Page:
Dear Grade 12 students:
You’re about to graduate in these most unusual of times. You’ve been called upon to sacrifice some of the things youth hold most precious—spending time with friends, playing on sports teams, competing in track meets, or participating in music, theatre, or dance performances.
Congratulations, I think.
You won’t get to go to a prom or walk across the stage at your graduation ceremony. At least not yet. You won’t be worrying your parents when you stay out all night celebrating the end of high school with your friends. There will be no dry-grad parties at your schools. I am sorry. You deserve so much better. This truly sucks.
You’ve grown up knowing we have a climate crisis that’s a threat to your future. You’ve lived through smoky summers due to wildfires. You’ve watched news reports of kids your age being gunned down in their own schools, and maybe you practised how to go into “lockdown" in case something like that ever happened at your schools.
You’ve learned that a belligerent, racist, egotistical ignoramus can be elected to an office that was once considered to be the leader of the free world.
You’ve had to stay home with you parents for almost two months. Two. Long. Months. You’re supposed to be thinking about heading out into the world and finding the path that’s right for you, but you’re told to stay the eff home, or darn close to it.
Now you’re being told that a loving act like hugging your grandmother could put her life at risk. Oh, and murder hornets are on their way.
You’ve been served a really crappy deal. There’s just no way around that. I’m sorry. I’m also sincerely grateful to you for the sacrifices you’re making to keep the rest of us safe.
On the plus side
Graduations are celebrations of completing a major stage of life as you prepare to begin another.
Once you get to actually leave the house, or your community, you’ll be heading into a world that’s being forced to change, innovate, and adapt at a rapid pace. The pandemic may have been tragic for some and economically or mentally devastating for others, but like most crises, it will present opportunities.
We’re going to be doing a lot of things differently, and it’s my hope that your education has prepared you to meet the challenges and make the most of the opportunities presented as we figure out our new normal.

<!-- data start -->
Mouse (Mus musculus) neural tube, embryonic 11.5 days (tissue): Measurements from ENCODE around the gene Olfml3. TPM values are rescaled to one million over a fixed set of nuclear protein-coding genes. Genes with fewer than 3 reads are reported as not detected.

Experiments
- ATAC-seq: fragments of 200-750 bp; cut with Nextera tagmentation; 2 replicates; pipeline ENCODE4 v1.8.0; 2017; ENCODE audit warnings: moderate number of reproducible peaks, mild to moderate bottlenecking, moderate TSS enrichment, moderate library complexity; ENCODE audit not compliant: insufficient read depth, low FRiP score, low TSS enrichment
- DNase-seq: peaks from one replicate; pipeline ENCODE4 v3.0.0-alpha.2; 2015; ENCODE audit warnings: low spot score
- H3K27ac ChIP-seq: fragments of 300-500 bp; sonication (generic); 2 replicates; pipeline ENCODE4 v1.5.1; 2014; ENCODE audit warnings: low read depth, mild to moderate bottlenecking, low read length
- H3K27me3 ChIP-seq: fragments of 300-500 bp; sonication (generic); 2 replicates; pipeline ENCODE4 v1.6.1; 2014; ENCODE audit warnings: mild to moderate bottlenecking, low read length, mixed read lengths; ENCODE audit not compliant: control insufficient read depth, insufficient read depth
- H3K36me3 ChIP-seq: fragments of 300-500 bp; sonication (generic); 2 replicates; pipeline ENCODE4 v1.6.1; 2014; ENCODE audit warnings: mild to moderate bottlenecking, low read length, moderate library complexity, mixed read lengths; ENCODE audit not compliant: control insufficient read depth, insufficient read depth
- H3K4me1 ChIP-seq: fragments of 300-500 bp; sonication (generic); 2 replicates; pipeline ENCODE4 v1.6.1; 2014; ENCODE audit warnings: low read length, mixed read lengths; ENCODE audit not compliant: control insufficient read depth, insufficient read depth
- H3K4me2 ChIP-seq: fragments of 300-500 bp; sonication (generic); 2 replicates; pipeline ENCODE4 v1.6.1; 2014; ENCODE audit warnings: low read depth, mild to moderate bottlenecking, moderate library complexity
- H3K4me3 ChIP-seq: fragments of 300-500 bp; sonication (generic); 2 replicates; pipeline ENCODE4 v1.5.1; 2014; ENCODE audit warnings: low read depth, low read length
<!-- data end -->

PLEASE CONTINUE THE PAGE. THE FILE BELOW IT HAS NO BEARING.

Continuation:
I can’t think of anyone better equipped to adapt to adversity and collaborate creatively to move forward, socially and economically, than the class of 2020. You’ve been preparing for this your whole lives, even if you didn’t know it.
We’ve seen some of the world’s most impressive young leaders emerge in response to adversity: Malala, Greta Thunberg, and the Parkland kids from Marjory Stoneman Douglas High School, who have been fighting for gun control after seeing their classmates shot and killed.
As a former school-board chair, I spoke at a lot of graduation ceremonies. I always tried to keep my remarks brief, knowing grads want to get on with celebrating with each other and not listen to some woman they’ve never met drone on about how they should pursue their passions, choose their friends wisely, and never stop learning. Blah-blah-blah.
The class of 2020 will be spared those tedious aspects of graduation, but you’re also being denied what the rest of us got to take for granted. That’s not fair. Much of the lot you’ve been served isn’t.
Some of you will have already bought gowns or suits for grad events and made exciting plans with friends. Hold on to all that and plan to have that celebration when it’s safe to do so. This, too, shall eventually pass.
In the meantime, just because you’re finishing your classes from your kitchen table or bedroom, or celebrating grad virtually instead of being physically with your friends, you’re still graduating and the future is waiting for you.
It’s also still a time for gratitude, despite how much it sucks right now. Whether you’re heading off to university (once it’s safe to do so), college, or some kind of postsecondary program; whether you have a job lined up or still have a few courses to finish up before fully graduating; or if you’re still thinking about which way to go, I know you didn’t get to today all by yourself.
So please take a moment to thank all those who helped you get to this point, whether it’s your parents, grandparents, relatives, or friends, along with teachers, support workers, counsellors, and whoever has had your back for the past 12 years as you worked your way through school.
I used to close my grad speeches with a quote from the Dalai Lama. "If you think you are too small to make a difference, try sleeping in a room with a mosquito." I’d encourage grads to get out there and make some positive differences, large or small.
This year I’ll end with the wise words of our provincial health officer, Dr. Bonnie Henry, who reminds us often to “be kind, be calm, and be safe.” Pandemic or not, those are wise words to live by.
Good luck out there—once you’re allowed to go out.